WAYNESBURG — In an atmosphere of civility, the two candidates running in the 50th Legislative District squared off in a forum last week and fielded a host of questions ranging from the opioid crisis to property tax reform, from municipal blight to legislative gridlock, and from educational funding to pensions and per diems. The two participants — two term incumbent Pam Snyder, D-Jefferson, and her Republican challenger, Betsy Rohanna McClure, a registered nurse from Franklin Township — engaged in a back and forth exchange during the one-hour forum sponsored by the The Mon Valley HeraldStandard,
HeraldStandard and the Greene County Messenger held at Waynesburg Central High School.
Moderator of the event was Christopher Whitlatch, chief executive officer of the Mon Valley Alliance, and the questions he asked were designed to elicit specific responses to relevant issues affecting the legislative district that includes all of Greene and parts of Fayette and Washington counties. “First, there is no magical piece of legislation that is going to fix this problem,” Snyder said, when asked about solutions to the opioid crisis.
She said she was one of four state House members to serve on an opioid taskforce, and while there is so much more to do, there came agreement there has to be education, prevention and treatment. Snyder said she visited all seven school districts in the 50th and spoke to middle school kids. “I wanted them to understand and see the importance of
making good choices, of being leaders instead of followers,” she said. “This is all about communities and kids — educating our kids, making sure we have prevention. And for those who falter, making sure we have treatment.” McClure said as a school nurse, she is on the front line of this. “First, we need jobs and opportunities. If there are more opportunities for people, they will hopefully stay away from drugs,” she said. McClure believes the education process begins in the elementary schools. “We can’t wait to start in high school. That will be too late.”
Property tax reform
McClure said she would be in favor of the elimination of property taxes but questioned where the money comes from to fund schools. “We can’t have other taxes rising,” she said. Snyder said property tax reform and education funding are linked. “Property taxes have to be reduced, but you have you have a sustainable source of revenue to fund out public education system and take the burden off property tax owners,” she said. “I would never vote to cut school funding,” McClure said. She said bringing more jobs to the area would bring more people to help with the burden of the property tax. Snyder suggested that the state doesn’t pay its fair share of the public education system. “They have been negligent,” she said.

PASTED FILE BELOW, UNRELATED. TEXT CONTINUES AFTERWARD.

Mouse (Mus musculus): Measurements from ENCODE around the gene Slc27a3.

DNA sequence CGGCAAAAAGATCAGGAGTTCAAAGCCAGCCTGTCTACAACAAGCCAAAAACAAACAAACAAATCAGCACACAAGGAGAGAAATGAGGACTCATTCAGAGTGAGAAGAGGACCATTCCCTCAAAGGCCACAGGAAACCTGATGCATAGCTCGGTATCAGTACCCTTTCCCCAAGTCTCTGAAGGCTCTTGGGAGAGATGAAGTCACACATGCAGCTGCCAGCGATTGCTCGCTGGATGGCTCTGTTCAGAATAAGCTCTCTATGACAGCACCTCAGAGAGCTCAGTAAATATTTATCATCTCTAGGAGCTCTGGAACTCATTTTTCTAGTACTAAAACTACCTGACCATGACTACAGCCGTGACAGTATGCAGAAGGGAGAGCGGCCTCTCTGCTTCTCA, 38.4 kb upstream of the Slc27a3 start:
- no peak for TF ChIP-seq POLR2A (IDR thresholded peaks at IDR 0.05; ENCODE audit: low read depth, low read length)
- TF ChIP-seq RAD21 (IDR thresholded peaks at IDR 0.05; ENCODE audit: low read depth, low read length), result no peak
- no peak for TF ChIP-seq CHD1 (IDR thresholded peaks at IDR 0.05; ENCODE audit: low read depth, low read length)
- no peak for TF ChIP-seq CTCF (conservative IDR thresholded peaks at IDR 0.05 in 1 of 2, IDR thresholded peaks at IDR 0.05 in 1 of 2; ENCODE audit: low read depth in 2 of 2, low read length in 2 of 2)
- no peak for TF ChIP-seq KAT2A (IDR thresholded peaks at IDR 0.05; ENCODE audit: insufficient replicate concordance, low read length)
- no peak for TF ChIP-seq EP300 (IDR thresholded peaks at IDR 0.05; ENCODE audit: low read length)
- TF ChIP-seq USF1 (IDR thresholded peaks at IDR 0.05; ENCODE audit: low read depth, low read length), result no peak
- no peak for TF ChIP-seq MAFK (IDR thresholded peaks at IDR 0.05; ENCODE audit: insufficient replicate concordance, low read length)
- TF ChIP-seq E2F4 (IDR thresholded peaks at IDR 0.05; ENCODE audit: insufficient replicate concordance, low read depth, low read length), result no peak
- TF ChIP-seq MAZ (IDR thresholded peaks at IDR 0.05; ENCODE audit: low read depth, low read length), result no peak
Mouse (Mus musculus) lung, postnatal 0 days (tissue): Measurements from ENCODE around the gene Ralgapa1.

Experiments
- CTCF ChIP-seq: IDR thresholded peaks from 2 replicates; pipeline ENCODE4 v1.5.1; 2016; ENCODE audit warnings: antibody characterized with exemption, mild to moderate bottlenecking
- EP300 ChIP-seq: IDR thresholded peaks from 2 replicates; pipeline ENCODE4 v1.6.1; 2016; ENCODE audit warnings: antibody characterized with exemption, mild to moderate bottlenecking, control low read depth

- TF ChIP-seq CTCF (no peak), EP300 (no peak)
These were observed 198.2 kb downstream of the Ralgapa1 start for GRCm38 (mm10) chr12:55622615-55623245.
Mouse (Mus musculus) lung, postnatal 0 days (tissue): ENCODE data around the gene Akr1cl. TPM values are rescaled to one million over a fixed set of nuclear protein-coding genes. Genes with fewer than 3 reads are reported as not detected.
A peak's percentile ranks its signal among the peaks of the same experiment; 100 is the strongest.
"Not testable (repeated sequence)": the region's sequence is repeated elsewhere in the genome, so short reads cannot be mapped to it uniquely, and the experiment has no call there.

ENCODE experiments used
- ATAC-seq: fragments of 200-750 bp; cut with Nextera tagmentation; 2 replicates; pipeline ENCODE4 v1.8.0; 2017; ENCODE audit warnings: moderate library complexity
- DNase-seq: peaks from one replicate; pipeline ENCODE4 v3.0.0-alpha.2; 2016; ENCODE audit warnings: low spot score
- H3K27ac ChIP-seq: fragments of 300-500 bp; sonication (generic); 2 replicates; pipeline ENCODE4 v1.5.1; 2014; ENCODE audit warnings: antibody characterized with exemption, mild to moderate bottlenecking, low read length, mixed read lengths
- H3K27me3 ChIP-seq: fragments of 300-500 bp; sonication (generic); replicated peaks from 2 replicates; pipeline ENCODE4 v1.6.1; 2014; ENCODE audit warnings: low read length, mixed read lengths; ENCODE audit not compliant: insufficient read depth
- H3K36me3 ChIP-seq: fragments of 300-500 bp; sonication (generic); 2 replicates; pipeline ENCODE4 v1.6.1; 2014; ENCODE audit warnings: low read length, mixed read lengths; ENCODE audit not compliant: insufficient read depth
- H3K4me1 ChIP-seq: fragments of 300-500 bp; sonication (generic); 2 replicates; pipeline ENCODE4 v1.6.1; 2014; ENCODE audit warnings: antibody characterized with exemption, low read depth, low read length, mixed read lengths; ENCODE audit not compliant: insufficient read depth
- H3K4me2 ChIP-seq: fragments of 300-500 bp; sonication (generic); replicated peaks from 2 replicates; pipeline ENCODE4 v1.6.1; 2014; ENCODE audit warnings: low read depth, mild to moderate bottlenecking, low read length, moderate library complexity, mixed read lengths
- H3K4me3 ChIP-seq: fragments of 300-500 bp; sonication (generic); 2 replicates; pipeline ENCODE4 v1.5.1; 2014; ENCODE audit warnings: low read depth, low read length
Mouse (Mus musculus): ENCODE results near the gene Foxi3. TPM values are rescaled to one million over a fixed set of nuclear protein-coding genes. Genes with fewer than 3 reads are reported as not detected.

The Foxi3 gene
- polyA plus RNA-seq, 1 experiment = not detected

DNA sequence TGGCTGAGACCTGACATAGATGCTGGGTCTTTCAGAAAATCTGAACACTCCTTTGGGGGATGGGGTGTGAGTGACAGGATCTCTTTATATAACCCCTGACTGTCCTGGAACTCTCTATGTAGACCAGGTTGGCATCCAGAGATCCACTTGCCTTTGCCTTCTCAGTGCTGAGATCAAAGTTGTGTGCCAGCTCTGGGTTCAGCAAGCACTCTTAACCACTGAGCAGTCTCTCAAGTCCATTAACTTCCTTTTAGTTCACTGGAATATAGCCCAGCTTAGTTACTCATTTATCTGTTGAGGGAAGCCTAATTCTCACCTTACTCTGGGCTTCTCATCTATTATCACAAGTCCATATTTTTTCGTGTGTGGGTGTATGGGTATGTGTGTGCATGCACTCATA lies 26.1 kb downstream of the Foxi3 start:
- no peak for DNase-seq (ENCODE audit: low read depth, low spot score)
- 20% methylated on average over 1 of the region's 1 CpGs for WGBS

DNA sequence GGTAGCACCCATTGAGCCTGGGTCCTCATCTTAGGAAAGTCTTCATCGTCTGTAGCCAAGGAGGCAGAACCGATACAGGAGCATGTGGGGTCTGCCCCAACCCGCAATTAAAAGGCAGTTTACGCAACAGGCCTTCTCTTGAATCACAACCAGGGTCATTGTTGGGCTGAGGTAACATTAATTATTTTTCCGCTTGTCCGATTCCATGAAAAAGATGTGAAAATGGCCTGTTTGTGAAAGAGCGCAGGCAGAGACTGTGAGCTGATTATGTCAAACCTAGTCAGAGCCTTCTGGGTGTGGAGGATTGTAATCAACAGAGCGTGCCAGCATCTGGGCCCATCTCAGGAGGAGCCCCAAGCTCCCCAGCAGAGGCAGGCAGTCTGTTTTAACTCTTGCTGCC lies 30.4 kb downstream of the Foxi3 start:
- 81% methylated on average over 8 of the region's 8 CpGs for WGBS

Pensions, per diems
Snyder said she does pay into the state pension system. “My opponent says she will not take a pension, but she already has a state pension as a school nurse. I am not doing my job for my pension. I am doing it to protect other people’s pensions,” she said.
With respect to per diems, Snyder said she is reimbursed for hotels and travel back and forth to Harrisburg. “I am reimbursed. I wish I didn’t have to be,” she said.
McClure said she would work to eliminate those per diems. “Many legislators from Fayette and Washington counties do not take per diems.” Each candidate was asked why they became a member of their respective political party, and whether they would tell the audience who they will be voting for in the presidential race. “The Democratic Party has always stood for the working class,” Snyder said. “I believe in the middle class, and I believe in the American dream.” Snyder described the presidential election as an “embarrassment,” and said right here, right now, “I am an undecided voter.” McClure said she has been a Republican all her life. “I believe in less taxes and freedom,” she said. “I became politically active because of health care. “The Affordable Care Act has been an intrusion,” she said. Her vote will go to Donald Trump, she said. No matter who is elected to lead the country, Snyder said when one of her constituents has a problem, they won’t call Trump or Hillary Clinton to fix it. “They will call Pam Snyder, state rep, to fix it,” she said.
The district covers all of Greene County, East Bethlehem Township and Centerville in Washington County and Brownsville, Luzerne and Redstone townships and Brownsville and Masontown boroughs in Fayette County. The 50th includes Albert Gallatin, Bethlehem Center and Brownsville school districts in Fayette and Washington counties, and all of the districts in Greene County.
Election Day is Nov. 8.